The Dunbabins, who also grow grapes on their property, say urbanisation means consumers are increasingly disassociated from the source of the things that they eat, drink and wear. They’re right. A British parliamentarian was telling me recently about some kids in London who asked what the green bits were on a carrot; they had no idea that carrots grew in soil. When we don’t see processes with our own eyes, don’t plant and harvest our food or fibre, and, moreover, don’t know anyone who does; it’s easy to become untethered from provenance. How many fashion fans really understand where their textiles come from? How they were produced and at what environmental or social cost?
But it works both ways, says Matt Dunbabin. “The farm is a very different place to La Scala. I’m stating the obvious but the point is we don’t ordinarily get a sense of the fashion industry that we are a part of either. And we are a part of it. I think it’s incumbent on producers to get our stories out there in order to reconnect us all.”
His timing is good. In fashion’s new era of sustainability, everyone is looking for an angle, whether it be business-with-purpose, supply chain transparency, preserving craft or using eco-friendly fabrics. Provenance is gaining traction. We want to know where our textiles come from.
Paolo Zegna, of Italian luxury menswear giant Ermenegildo Zegna, has been working with Australian merino for decades. In 2014 the brand acquired a stake of a wool-growing property Achill in Armidale. Zegna says sustainability has always been central to wool’s appeal, along with durability, quality and heritage. “Wool is unique,” he says, “it is renewable and natural. It needs only water, grass and sunshine to grow. We sometimes still hear people talking about how the consumption of water is enormous, but the evolution of technology has really made the cleaning and finishing of wool much more efficient and sustainable today.”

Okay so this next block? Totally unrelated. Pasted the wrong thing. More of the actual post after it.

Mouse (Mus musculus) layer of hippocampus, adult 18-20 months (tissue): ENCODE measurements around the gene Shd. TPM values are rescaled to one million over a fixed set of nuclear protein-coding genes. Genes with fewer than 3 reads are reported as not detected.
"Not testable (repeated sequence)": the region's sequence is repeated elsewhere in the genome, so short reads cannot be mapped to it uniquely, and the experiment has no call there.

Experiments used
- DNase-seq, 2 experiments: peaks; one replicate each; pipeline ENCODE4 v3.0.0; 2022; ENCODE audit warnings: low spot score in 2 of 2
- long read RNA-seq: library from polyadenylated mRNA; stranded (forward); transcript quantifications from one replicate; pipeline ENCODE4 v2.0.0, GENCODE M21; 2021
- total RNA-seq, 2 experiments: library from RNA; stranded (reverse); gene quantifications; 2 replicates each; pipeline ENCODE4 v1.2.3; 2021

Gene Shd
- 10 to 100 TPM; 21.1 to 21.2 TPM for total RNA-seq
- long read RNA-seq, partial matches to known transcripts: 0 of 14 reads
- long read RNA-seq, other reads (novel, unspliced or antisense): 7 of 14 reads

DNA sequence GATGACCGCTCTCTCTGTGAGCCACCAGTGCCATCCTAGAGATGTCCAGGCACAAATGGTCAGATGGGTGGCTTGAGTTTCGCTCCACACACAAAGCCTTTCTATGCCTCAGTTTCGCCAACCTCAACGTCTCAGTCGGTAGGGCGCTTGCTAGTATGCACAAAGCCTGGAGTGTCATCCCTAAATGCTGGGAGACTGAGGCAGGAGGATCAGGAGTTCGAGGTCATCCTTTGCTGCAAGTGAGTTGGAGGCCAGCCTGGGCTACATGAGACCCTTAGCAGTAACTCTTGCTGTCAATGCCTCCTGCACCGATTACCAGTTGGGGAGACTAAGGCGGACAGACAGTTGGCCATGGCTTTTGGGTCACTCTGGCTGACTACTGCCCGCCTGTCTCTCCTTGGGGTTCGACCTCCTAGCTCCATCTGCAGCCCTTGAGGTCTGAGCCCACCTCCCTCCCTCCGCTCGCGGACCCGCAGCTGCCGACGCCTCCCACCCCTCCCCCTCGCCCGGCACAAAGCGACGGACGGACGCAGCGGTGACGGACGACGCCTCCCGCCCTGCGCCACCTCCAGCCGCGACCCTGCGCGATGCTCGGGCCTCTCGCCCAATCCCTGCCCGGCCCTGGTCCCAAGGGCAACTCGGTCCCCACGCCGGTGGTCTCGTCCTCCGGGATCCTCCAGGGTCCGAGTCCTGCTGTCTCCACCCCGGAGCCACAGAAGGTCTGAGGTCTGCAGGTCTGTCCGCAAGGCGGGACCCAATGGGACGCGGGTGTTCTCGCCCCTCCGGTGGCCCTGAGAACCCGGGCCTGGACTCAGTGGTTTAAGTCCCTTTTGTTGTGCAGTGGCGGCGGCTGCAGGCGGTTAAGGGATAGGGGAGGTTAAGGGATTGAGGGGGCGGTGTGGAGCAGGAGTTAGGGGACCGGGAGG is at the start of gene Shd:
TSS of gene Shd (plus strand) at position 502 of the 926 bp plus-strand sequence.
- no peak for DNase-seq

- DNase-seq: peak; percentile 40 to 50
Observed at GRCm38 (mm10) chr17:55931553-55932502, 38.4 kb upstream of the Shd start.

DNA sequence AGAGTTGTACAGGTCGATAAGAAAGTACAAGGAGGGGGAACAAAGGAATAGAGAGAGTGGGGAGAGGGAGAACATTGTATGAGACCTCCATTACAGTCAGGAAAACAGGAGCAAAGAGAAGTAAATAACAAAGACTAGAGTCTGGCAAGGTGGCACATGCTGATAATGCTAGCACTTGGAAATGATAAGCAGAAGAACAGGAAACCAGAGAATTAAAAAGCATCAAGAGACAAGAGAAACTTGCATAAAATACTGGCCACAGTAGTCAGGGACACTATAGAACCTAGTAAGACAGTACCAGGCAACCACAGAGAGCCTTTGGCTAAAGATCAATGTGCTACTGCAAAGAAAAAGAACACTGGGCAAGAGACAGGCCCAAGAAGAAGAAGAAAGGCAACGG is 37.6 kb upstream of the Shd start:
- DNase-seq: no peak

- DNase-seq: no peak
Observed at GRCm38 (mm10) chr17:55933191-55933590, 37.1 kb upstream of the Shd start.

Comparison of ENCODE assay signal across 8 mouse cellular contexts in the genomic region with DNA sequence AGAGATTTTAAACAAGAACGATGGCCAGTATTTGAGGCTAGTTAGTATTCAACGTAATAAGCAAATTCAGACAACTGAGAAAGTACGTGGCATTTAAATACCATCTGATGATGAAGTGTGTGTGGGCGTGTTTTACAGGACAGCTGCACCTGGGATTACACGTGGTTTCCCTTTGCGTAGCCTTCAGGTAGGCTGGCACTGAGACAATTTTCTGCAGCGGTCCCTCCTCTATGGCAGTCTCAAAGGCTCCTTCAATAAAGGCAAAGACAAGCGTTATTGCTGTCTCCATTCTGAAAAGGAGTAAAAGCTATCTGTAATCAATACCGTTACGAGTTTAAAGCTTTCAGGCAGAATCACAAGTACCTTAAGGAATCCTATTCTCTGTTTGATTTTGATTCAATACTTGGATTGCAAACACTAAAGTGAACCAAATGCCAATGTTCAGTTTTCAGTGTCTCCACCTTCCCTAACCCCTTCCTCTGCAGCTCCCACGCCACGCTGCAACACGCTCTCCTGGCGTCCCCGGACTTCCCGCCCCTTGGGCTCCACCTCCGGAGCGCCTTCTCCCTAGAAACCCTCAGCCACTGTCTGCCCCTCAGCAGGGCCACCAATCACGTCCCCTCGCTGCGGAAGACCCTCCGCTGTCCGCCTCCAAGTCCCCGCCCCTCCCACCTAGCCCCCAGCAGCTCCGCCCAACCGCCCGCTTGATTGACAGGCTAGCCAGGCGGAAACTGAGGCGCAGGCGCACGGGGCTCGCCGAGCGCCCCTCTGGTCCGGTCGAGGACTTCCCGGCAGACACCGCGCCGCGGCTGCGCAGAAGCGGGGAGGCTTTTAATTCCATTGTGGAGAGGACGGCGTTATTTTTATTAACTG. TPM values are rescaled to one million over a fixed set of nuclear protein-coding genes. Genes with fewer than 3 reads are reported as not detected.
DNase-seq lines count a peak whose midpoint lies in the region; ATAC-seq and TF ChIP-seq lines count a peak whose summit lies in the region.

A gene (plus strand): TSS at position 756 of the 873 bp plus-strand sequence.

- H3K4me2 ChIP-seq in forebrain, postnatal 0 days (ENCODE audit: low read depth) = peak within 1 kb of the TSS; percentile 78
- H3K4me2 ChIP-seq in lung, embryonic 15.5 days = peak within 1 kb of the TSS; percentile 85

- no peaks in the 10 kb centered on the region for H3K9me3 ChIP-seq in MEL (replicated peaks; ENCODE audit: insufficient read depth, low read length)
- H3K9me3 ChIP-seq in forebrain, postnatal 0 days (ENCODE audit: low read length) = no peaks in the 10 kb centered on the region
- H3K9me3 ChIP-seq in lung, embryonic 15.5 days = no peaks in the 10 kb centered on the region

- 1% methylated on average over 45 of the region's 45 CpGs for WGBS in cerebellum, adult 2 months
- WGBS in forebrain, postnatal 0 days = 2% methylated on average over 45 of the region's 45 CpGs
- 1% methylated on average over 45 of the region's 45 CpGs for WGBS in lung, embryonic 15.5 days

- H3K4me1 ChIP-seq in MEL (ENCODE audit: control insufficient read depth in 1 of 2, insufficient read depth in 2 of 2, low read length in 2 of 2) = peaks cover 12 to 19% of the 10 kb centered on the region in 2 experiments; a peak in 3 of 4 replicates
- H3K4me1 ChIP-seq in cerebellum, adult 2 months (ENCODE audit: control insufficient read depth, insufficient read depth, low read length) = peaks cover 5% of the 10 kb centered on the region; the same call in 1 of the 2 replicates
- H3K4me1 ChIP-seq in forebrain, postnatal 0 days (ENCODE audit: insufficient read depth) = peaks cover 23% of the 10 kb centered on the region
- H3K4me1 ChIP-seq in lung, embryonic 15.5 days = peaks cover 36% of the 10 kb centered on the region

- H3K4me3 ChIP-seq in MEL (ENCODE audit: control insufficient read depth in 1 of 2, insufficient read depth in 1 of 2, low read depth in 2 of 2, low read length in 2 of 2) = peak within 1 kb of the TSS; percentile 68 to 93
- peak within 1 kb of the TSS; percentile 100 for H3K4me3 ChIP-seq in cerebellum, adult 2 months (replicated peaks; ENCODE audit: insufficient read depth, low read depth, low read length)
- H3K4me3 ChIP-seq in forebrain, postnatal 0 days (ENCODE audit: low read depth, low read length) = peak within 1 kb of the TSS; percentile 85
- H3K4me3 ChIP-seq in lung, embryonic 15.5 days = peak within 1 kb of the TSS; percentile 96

“If you really care about sustainability, you will judge a fibre cradle to grave, not cradle to gate,” says Stuart McCullough, managing director of the Woolmark Company. “Recycled poly doesn’t really fix the problem because of the energy and chemicals required to reconstitute it, then there’s mircofibre pollution and the fact that it doesn’t biodegrade. You can bury a wool garment in your garden and it will return to the earth.” As Prince Charles famously did at Clarence House. His Royal Highness buried a synthetic jumper too, then came back with the cameras, six months later, to dig them both up. The wool one was decomposing nicely; the synthetic one good as new.
“The fashion industry is responding to Gen Y and Gen Z’s increasing interest in where fibre comes from, how it was made, and where it’s going to end up after they dispose of it,” says McCullough.
Luxury brands like Zegna, Christian Dior and Stella McCartney have long been smitten with the fibre, which lends itself so beautifully to tailoring and sculpting. But wool is now reaching a younger, edgier crowd, who are re-imagining its uses.
Sydney designer Marina Afonina’s label Albus Lumen is short-listed this year’s International Woolmark Prize. “I don’t relate to those old heavy, formal, European aesthetics,” she says. “Our way of using wool is a nontraditional, light way. It can be easily used in summer and for warmer climates. I create pieces for a woman who travels around the world. I’m thinking in Greece or the desert. That’s where I’m seeing wool.”
Others are attracted by its performance qualities. “Merino wool has possibly the best qualities of any fabric for activewear,” says Pip Edwards, who with Claire Tregoning designs of Australian athleisure leader P.E Nation. “It’s sweat-wicking, odourless, temperature-regulating and holds its shape,” they say. “Absolutely wool can be street,” adds Edwards.
“These young designers are changing the conversation,” says Firth, who is on the Woolmark Prize judging panel. She cites American designer Christopher Bevans of Dyne, who won the 2018 innovation prize. “He’s a young guy, super-hip, his aesthetic is very skate. He looked at the fibre through the whole chain from farm to product, via the mills in Italy, and he tells that story through tech.” Bevan embedded NFC chips into his snowboarding pieces so that to track users in avalanches. “There are no fabric labels in his garments,” says Firth. “You just scan [them] to get all the information about the fabric and the make on your phone. He is offering a way to look at provenance that is totally modern.”
Richard and Jenny Weatherly (left) and Vanessa and Matt Dunbabin (right) receive the 2018 Green Carpet Eco Stewardship Award from Cate Blanchett at La Scala, on the closing night of Milan Fashion Week.